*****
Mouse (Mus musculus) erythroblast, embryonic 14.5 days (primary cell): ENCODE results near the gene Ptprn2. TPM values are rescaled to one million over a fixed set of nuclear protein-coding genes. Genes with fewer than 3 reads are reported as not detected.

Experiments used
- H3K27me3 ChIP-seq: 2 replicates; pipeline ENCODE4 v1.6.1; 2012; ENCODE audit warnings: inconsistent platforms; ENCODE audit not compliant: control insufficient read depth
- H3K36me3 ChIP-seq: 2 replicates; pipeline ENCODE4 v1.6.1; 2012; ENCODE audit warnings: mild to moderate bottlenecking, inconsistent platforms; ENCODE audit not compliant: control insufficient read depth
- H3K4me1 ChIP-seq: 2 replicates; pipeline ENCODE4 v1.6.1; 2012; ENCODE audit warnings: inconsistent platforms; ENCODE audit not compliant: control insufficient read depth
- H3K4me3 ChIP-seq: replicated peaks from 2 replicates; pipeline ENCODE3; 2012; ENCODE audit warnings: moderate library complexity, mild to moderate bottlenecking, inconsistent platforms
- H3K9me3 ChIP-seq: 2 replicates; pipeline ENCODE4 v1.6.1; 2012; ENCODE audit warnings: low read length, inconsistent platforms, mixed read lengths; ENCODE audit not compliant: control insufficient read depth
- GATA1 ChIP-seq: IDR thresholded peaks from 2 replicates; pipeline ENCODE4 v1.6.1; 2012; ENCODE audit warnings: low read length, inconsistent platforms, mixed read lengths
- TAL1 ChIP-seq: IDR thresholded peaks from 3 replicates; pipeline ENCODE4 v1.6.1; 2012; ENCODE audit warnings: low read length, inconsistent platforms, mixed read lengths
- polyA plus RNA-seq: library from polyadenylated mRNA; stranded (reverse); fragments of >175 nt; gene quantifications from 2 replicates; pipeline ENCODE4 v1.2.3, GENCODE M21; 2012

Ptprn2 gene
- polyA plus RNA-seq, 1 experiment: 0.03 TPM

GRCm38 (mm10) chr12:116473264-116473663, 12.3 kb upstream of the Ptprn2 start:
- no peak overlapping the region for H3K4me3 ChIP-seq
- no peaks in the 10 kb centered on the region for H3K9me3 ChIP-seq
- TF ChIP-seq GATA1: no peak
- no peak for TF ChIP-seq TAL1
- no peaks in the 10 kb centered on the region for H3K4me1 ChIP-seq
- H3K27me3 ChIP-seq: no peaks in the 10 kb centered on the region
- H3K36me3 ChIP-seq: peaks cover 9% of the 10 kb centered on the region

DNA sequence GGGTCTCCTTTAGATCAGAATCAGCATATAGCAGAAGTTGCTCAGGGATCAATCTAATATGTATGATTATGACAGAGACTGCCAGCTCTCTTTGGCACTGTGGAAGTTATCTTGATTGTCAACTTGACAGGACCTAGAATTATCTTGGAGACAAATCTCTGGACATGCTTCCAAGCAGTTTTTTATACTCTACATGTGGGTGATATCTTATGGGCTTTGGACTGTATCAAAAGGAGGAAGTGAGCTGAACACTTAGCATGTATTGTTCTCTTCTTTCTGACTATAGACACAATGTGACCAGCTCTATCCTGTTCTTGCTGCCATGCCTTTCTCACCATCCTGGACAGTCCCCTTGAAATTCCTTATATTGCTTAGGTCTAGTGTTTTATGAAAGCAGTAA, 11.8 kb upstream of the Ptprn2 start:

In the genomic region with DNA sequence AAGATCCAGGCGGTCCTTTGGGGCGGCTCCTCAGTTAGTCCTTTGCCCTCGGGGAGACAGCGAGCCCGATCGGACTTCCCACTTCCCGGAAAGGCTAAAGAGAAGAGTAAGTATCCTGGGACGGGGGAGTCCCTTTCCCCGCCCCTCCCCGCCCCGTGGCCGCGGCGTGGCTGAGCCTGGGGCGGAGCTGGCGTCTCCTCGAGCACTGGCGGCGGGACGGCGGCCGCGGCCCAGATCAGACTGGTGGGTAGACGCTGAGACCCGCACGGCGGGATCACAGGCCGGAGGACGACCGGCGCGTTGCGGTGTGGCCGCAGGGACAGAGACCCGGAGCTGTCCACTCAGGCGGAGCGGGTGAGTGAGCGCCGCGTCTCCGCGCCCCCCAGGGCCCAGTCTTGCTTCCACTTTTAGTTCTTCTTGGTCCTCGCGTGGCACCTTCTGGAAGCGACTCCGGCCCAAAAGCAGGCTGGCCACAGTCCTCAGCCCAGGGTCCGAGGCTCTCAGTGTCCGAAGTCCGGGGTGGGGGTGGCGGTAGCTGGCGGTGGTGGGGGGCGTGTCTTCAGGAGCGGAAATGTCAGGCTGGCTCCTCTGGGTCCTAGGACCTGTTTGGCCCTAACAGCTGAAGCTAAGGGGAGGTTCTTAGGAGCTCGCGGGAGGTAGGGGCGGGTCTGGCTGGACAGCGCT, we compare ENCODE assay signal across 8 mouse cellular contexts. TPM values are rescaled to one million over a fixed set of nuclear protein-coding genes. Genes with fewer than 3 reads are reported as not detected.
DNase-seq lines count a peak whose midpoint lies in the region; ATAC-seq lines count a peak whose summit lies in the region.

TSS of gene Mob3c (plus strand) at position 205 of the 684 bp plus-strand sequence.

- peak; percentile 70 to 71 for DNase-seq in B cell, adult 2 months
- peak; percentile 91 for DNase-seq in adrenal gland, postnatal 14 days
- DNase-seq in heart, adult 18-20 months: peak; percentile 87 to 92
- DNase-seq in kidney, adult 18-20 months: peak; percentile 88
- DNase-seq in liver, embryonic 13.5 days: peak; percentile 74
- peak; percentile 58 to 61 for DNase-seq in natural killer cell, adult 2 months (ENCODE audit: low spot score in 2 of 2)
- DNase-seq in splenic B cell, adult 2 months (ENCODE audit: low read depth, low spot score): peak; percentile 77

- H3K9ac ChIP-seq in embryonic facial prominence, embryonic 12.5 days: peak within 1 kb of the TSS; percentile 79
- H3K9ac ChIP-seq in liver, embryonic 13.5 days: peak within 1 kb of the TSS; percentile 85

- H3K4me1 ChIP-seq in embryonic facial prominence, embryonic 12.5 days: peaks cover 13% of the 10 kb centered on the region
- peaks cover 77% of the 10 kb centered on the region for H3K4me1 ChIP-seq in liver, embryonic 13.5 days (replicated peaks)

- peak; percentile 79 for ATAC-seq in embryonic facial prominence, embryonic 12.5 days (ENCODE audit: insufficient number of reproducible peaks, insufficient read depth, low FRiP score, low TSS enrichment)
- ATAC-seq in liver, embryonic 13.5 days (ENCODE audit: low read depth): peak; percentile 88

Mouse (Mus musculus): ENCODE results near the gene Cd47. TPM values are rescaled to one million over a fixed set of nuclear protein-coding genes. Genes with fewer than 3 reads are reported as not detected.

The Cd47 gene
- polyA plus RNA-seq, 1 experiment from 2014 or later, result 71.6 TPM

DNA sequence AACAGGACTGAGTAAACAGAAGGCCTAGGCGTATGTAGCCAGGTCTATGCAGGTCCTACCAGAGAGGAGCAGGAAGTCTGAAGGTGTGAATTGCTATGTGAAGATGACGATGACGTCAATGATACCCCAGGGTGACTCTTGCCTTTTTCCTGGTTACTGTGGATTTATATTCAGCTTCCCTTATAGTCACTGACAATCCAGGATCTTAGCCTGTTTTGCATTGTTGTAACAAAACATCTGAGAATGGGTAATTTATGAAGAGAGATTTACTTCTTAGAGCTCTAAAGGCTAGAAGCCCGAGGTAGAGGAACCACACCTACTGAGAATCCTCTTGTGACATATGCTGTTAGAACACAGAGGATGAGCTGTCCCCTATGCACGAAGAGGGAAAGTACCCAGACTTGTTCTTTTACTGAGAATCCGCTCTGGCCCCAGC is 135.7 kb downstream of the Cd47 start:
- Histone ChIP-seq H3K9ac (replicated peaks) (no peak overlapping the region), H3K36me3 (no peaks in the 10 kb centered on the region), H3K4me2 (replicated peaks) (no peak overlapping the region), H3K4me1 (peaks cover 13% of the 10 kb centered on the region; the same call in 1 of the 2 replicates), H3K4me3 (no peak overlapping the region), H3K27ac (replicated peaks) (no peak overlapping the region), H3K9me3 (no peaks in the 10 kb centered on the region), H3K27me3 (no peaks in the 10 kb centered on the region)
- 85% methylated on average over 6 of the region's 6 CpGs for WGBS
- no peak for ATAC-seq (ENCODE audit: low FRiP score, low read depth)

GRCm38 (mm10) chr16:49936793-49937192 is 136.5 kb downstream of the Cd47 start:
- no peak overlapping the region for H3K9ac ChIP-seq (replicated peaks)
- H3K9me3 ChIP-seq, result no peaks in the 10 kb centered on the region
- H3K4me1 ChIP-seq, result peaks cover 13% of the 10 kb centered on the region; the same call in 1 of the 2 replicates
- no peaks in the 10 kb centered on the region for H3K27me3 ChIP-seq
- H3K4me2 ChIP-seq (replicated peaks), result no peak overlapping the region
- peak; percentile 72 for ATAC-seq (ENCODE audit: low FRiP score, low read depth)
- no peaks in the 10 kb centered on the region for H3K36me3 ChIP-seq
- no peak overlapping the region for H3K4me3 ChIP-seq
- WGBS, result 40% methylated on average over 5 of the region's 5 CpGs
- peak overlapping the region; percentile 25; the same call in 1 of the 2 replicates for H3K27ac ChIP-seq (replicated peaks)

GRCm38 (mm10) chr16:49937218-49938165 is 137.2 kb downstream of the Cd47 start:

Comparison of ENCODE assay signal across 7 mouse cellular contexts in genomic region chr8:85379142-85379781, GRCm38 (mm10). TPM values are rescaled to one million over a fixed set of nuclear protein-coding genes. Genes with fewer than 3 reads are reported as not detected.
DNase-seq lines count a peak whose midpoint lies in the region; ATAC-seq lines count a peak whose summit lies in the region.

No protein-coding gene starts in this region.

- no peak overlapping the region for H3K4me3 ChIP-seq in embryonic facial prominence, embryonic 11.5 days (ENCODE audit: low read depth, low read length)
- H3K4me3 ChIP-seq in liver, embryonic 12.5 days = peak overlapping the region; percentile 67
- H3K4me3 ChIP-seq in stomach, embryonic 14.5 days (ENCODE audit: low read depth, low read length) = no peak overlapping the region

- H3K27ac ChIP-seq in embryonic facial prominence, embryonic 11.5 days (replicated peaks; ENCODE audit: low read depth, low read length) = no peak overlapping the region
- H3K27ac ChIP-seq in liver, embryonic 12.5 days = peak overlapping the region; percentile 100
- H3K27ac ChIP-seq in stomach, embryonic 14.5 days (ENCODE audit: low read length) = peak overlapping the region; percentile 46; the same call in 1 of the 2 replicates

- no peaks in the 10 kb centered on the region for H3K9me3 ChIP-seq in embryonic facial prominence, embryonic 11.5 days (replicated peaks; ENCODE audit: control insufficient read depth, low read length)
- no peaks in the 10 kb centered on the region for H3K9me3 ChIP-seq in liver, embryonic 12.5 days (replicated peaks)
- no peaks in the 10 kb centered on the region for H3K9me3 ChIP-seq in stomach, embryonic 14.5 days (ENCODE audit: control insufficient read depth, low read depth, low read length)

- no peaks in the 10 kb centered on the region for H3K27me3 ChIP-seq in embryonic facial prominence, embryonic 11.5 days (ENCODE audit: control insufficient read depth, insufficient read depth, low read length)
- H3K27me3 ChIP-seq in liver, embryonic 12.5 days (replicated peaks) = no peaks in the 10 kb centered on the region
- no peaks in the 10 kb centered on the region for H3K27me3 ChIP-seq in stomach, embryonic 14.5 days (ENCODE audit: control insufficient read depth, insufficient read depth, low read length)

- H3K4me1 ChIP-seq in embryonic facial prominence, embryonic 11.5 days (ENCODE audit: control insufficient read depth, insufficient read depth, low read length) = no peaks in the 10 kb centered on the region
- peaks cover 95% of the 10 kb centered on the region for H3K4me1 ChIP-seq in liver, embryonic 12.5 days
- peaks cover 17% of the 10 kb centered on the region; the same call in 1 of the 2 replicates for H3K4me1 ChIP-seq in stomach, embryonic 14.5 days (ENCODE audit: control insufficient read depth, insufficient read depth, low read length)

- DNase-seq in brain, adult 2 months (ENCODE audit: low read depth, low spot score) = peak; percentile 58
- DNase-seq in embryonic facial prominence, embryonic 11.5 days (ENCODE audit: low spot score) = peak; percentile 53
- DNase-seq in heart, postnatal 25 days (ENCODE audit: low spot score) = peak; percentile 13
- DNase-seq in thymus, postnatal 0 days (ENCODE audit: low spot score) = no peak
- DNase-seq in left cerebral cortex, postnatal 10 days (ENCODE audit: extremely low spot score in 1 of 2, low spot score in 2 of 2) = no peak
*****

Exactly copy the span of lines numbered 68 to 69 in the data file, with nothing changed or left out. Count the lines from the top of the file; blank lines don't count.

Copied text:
- no peaks in the 10 kb centered on the region for H3K9me3 ChIP-seq in stomach, embryonic 14.5 days (ENCODE audit: control insufficient read depth, low read depth, low read length)

- no peaks in the 10 kb centered on the region for H3K27me3 ChIP-seq in embryonic facial prominence, embryonic 11.5 days (ENCODE audit: control insufficient read depth, insufficient read depth, low read length)